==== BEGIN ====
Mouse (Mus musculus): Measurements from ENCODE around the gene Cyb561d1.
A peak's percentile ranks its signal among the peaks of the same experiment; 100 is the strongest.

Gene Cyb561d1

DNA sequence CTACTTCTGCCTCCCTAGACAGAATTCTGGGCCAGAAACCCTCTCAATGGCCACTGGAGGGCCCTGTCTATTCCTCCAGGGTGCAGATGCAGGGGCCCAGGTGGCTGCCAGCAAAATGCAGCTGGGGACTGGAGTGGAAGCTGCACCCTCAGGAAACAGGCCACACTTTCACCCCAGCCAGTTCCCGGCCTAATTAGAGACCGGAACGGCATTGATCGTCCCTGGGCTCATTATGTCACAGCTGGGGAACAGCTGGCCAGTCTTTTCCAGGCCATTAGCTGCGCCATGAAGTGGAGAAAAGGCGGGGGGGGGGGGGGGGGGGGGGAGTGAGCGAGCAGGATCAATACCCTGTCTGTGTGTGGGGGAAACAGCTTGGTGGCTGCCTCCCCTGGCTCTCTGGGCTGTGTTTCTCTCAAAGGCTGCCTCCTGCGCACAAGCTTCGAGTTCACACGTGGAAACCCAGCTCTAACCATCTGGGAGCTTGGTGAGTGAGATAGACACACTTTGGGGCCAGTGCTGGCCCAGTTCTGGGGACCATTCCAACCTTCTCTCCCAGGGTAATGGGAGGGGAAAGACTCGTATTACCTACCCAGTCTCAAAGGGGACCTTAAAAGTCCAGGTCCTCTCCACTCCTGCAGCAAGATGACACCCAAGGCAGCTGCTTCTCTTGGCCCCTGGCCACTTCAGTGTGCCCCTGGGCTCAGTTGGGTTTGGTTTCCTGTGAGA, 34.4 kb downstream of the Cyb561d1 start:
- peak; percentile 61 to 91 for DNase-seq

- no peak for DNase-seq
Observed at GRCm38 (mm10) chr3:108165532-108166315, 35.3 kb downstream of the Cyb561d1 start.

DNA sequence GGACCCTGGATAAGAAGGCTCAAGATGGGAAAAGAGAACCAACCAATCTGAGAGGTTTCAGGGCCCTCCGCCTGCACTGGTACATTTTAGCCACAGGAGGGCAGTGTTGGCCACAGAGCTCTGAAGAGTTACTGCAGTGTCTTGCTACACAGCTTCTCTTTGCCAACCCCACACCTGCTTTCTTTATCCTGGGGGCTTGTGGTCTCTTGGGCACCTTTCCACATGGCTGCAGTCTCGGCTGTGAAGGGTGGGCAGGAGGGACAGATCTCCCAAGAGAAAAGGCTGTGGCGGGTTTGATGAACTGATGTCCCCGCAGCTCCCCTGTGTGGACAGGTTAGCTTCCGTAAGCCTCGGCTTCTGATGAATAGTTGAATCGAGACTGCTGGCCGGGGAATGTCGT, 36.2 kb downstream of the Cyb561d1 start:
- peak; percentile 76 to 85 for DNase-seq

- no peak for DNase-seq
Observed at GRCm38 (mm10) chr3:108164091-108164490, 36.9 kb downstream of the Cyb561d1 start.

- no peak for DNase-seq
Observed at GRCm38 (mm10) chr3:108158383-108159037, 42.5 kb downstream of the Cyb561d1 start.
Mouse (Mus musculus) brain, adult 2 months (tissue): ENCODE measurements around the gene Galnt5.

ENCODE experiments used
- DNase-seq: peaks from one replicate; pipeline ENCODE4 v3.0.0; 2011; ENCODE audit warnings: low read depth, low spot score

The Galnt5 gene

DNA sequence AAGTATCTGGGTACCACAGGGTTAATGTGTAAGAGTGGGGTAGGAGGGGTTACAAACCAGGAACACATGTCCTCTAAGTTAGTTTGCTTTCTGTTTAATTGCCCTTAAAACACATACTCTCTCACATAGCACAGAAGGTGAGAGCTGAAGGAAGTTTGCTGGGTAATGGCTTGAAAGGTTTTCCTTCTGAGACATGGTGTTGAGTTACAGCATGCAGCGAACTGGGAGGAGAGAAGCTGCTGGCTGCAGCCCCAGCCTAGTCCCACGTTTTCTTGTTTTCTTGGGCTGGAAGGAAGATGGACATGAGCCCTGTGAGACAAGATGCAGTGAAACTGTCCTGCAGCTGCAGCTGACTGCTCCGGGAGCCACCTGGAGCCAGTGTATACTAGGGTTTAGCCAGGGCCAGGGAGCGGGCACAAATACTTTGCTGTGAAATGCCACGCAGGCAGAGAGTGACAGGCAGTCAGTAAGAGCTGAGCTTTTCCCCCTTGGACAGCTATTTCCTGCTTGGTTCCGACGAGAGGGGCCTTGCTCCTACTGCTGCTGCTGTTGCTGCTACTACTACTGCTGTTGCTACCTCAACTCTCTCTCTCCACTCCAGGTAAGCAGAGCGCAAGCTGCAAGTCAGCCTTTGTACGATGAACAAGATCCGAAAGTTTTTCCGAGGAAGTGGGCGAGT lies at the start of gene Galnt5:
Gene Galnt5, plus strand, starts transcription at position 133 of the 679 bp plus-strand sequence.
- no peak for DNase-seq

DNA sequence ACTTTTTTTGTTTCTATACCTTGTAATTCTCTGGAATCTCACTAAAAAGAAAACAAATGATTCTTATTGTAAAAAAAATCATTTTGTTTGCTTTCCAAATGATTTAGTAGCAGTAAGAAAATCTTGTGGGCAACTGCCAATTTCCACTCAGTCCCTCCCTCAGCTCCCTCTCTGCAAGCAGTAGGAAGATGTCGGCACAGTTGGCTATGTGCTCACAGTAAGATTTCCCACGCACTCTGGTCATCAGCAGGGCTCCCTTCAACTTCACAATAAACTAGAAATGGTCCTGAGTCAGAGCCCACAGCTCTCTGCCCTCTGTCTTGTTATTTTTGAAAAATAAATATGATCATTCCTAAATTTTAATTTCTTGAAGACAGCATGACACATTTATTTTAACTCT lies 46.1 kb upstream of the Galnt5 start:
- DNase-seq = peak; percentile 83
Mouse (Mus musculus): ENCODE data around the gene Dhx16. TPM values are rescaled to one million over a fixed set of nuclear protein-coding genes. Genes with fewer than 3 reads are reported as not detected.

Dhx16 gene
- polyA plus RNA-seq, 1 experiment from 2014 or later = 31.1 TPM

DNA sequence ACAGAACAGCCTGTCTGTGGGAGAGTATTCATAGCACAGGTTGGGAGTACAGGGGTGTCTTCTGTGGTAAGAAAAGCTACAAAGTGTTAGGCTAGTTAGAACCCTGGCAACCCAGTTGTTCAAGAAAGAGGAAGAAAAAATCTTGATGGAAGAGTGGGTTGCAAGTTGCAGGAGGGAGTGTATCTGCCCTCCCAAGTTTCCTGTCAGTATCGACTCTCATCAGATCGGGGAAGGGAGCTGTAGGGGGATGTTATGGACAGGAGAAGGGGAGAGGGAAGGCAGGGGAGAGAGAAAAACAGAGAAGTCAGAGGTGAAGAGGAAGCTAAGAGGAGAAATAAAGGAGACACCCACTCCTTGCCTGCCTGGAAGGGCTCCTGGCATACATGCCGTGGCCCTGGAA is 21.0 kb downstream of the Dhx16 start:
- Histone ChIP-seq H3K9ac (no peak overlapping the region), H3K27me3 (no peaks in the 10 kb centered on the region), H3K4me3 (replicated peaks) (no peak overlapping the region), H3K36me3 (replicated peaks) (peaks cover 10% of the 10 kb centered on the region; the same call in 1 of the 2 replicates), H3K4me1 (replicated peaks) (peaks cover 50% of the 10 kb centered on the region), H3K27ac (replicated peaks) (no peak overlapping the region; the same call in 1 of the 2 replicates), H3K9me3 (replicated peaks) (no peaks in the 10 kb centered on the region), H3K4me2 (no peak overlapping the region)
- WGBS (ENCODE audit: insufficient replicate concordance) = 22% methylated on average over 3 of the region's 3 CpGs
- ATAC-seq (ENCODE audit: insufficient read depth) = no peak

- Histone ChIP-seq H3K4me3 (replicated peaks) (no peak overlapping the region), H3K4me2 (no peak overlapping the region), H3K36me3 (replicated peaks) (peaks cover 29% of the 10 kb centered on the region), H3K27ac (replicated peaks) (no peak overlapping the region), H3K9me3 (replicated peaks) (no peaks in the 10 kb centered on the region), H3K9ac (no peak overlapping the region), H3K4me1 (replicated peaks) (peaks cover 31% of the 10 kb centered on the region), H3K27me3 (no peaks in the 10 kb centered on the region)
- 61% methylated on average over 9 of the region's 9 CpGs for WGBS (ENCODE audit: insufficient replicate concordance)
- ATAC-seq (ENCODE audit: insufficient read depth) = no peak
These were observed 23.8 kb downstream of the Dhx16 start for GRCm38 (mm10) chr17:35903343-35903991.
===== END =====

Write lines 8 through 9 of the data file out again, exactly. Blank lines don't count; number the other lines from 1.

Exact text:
DNA sequence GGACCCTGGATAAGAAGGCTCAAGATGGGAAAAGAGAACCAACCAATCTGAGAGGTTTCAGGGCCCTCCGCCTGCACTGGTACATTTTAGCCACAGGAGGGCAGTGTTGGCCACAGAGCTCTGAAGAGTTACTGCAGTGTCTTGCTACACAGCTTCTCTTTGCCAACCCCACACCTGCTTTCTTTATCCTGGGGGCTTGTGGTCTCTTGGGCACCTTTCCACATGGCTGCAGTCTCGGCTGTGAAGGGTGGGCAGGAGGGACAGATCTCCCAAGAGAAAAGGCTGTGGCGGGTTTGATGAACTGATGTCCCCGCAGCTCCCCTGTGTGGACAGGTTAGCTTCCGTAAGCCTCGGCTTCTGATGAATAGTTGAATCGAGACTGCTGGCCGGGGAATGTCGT, 36.2 kb downstream of the Cyb561d1 start:
- peak; percentile 76 to 85 for DNase-seq